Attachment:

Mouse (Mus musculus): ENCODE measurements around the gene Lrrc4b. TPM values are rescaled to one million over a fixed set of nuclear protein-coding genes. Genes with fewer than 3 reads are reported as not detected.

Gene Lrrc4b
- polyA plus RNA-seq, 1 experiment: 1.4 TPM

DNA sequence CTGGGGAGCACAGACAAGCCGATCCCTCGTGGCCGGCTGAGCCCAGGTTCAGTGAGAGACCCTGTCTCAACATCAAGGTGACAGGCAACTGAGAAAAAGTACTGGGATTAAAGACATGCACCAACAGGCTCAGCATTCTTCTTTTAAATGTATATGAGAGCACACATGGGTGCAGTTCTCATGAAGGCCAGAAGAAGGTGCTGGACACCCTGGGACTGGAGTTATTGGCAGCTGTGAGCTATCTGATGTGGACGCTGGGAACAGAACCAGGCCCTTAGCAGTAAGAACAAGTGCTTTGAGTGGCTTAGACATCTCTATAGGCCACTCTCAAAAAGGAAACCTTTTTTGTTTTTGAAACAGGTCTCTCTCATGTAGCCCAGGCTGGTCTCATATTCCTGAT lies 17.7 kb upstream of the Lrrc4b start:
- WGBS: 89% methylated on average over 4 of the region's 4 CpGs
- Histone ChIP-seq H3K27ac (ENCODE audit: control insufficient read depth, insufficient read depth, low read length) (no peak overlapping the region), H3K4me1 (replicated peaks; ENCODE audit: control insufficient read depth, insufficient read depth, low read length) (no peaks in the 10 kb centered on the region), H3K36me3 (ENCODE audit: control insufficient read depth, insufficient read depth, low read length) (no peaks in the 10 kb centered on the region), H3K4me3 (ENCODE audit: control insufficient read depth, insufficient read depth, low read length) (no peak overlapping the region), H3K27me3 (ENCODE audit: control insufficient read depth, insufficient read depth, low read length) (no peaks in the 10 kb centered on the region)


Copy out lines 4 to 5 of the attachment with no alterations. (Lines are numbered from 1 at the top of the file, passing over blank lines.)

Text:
DNA sequence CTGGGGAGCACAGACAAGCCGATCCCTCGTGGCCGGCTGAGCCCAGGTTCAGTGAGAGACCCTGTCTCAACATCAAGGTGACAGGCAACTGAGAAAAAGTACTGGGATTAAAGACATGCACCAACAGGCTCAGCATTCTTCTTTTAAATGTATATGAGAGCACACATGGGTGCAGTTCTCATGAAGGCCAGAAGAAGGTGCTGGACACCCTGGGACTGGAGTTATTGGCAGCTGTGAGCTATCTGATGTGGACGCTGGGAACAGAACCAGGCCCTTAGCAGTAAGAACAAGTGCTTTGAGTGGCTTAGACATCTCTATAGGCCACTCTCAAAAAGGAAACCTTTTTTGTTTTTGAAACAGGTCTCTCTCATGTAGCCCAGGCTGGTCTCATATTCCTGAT lies 17.7 kb upstream of the Lrrc4b start:
- WGBS: 89% methylated on average over 4 of the region's 4 CpGs